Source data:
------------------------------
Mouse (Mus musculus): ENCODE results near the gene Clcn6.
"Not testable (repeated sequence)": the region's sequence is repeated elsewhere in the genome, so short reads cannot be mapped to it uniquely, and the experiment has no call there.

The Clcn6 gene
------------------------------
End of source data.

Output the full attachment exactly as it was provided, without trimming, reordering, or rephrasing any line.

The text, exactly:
Mouse (Mus musculus): ENCODE results near the gene Clcn6.
"Not testable (repeated sequence)": the region's sequence is repeated elsewhere in the genome, so short reads cannot be mapped to it uniquely, and the experiment has no call there.

The Clcn6 gene